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Claude and Francois-Xavier Lalanne

François-Xavier Lalanne, was the French artist known for surrealistic sculptures that often doubled as furniture.  With his wife Claude lalanne, also an artist, François-Xavier enjoyed great success with fashion designers, with commissions from the likes of Yves Saint Laurent and Pierre Bergé, Hubert de Givenchy and Karl Lagerfeld. Marc Jacobs, John Galliano and François Pinault collected works by the Lalannes, too.

“François-Xavier blended classicism with invention,” said Mitterrand “He was someone with references beyond our era,” continued Mitterrand. “His work had something of the Renaissance and ancient Greece and Rome. He admired Nicolas Poussin and Bach. There was a surrealistic touch in the way he transformed sculpture into everyday objects.”

Though often considered a team, Claude and François-Xavier seldom worked together, although their work bore a similar aesthetic.  François-Xavier’s work mostly took animal form, such as a bronze rhinoceros desk and a hippopotamus bar and Claude’s botanical-inspired furniture and flatware, are elegantly oblivious of the boundaries between fine and decorative art.

For the late Saint Laurent, François-Xavier created a bar with an egglike dome in which bottles were concealed. His wife, whose work was more organic, created a series of 15 bronze mirrors festooned with vines that were hung in the music room of Saint Laurent’s home on the Left Bank.

The Lalannes even collaborated with Saint Laurent for a bronze breastplate that served as the bodice of a gown in 1969.  Recently, the Lalannes’ work has found its way into fashion boutiques from Chanel to Dior. A Claude Lalanne gold crocodile reception desk greets shoppers at Tom Ford’s Madison Avenue flagship.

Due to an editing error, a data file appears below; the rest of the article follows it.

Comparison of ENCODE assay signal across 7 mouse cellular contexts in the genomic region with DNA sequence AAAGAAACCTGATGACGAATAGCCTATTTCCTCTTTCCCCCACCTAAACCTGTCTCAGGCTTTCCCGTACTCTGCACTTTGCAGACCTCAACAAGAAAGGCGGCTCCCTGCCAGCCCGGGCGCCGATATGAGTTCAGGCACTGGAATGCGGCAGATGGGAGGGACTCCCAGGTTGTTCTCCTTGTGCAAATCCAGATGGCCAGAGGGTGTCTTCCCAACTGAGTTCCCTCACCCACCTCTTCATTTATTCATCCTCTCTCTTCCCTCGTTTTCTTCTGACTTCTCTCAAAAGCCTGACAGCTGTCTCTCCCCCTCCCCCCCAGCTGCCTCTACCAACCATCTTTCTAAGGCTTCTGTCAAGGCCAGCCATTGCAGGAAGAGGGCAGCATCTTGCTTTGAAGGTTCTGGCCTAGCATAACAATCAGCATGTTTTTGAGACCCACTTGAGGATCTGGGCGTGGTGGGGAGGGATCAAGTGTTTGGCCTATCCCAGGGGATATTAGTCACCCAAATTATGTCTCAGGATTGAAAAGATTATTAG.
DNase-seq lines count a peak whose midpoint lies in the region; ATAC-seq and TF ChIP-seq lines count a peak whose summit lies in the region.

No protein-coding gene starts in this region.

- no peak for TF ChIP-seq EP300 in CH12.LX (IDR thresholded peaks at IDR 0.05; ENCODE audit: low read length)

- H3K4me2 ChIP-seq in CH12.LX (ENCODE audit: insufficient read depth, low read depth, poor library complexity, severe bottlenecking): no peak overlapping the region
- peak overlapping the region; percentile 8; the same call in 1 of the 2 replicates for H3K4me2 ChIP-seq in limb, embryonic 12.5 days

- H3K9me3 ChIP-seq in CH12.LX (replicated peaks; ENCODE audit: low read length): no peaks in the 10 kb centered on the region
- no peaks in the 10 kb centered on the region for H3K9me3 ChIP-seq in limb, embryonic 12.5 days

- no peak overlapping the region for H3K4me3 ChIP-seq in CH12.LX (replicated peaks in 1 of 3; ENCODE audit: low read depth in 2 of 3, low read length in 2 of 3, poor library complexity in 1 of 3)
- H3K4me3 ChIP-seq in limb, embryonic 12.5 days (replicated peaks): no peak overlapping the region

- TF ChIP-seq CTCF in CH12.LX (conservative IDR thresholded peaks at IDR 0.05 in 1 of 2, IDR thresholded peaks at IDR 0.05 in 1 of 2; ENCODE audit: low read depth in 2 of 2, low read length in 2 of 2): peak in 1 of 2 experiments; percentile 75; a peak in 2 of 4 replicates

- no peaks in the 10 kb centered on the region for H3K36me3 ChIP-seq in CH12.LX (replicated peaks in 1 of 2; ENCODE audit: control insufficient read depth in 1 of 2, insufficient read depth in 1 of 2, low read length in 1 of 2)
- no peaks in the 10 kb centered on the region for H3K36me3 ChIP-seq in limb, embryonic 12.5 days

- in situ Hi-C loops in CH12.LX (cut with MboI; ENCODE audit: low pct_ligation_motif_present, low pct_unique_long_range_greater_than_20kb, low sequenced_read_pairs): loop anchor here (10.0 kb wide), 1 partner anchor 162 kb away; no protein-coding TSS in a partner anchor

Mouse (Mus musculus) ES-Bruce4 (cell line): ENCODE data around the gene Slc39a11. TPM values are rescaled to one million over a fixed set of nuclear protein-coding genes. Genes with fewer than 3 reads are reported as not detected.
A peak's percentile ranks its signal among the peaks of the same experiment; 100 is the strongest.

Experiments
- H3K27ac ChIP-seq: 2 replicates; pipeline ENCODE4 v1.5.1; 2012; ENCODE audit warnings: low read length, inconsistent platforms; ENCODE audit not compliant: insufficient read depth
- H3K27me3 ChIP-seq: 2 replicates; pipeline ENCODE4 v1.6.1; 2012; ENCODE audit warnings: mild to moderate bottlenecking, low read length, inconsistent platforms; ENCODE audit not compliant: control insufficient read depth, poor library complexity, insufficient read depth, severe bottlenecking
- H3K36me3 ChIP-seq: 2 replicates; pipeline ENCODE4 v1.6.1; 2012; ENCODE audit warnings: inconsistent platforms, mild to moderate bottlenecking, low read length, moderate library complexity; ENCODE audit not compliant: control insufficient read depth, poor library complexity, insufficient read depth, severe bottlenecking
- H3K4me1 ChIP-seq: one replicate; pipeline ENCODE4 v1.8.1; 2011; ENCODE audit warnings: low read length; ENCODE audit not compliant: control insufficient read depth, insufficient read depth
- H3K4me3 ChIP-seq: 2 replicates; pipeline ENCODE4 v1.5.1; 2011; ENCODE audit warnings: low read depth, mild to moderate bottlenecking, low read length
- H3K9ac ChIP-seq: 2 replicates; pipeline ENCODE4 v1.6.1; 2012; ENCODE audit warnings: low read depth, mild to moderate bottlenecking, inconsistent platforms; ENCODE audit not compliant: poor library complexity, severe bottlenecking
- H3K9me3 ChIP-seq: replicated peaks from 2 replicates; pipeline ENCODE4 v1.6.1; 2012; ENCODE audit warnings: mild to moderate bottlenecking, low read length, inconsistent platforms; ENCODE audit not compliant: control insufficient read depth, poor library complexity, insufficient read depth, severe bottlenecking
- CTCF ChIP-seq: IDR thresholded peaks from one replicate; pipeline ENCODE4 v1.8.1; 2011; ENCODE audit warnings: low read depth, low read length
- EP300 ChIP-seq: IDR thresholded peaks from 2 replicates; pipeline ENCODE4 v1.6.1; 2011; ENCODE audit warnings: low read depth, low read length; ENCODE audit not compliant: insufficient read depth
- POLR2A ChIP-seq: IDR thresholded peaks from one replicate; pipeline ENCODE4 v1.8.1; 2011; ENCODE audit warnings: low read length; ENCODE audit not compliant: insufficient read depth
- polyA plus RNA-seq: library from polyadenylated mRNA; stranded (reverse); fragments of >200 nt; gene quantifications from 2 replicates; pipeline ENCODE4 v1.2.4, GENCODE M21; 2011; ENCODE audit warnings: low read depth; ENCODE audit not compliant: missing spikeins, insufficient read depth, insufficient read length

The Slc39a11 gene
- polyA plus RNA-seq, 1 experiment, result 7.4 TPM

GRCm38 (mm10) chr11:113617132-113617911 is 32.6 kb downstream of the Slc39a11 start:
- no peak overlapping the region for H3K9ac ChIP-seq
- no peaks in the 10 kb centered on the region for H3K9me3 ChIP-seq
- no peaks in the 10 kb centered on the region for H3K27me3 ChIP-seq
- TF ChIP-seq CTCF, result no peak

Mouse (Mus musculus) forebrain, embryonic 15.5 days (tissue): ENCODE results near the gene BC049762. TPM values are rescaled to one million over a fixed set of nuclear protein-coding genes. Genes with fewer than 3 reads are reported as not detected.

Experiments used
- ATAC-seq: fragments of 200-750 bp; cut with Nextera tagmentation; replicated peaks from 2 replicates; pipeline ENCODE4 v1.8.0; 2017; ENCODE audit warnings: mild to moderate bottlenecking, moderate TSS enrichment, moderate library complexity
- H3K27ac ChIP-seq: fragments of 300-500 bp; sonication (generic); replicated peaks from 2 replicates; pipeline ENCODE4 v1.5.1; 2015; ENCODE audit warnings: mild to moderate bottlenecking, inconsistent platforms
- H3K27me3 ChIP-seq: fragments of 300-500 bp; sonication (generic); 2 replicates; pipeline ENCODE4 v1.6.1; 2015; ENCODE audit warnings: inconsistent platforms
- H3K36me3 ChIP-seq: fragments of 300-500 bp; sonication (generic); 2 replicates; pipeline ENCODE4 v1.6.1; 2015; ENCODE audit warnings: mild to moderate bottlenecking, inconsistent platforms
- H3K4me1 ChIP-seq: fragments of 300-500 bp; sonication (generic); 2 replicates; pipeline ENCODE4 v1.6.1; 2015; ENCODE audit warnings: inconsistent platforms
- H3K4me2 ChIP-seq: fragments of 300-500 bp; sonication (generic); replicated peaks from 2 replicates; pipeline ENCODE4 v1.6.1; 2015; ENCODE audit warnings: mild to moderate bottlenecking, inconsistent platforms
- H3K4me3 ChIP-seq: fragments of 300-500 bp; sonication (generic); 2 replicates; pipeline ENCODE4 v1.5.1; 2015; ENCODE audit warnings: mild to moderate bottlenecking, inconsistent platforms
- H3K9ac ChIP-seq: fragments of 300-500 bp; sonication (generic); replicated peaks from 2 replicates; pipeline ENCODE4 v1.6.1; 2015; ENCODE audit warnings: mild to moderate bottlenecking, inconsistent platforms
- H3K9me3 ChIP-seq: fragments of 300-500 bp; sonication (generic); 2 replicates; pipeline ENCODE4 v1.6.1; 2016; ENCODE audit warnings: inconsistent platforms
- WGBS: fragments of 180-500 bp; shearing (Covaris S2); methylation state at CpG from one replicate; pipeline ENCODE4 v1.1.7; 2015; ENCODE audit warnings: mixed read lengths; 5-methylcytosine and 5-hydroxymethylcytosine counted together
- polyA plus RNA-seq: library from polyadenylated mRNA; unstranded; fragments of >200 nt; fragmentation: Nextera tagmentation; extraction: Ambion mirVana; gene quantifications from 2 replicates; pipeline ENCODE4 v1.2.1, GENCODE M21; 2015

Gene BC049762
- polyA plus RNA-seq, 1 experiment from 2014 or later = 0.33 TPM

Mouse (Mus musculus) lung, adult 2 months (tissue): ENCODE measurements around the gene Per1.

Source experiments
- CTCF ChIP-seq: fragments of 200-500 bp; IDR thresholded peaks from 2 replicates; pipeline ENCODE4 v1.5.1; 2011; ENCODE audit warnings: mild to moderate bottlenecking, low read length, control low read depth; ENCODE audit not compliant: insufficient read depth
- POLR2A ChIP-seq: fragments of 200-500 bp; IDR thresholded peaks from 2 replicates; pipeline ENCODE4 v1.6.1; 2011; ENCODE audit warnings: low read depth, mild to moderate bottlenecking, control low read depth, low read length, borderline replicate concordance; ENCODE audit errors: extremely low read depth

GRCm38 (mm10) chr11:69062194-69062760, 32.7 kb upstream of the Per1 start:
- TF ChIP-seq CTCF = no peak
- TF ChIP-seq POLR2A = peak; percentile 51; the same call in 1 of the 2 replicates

Decorator Peter Marino, himself an avid collector, used François-Xavier’s sculptures in the arrangement of Chanel’s fine jewelry shops, including a piece inspired by a stag in Coco Chanel’s apartment. “He was able to take something ordinary and make it extraordinary,” he said.

Reed Krakoff, executive creative director of Coach, is another avid collector. Two years ago, he published a book devoted to the Lalannes’ oeuvre.

A well kept secret in the art world, the Lalanne’s have produced collaborative and independent pieces for over 50 years. Francois, a man of short stature who, to me, looked goofy but very artsy in his round glasses, was known for his oversized and animal-shaped sculptures and furniture. Claude, a woman of similar stature (it’s wierd how long time couples resemble each other, like brother and sister), is known for her delicate and organic furniture and household accessories. During the course of their artistic careers, these two ascended above trends. During movements such as Pop Art, abstraction, and figuratitism, these two stuck to their Surrealist, decorative, and anthropomorphic style.

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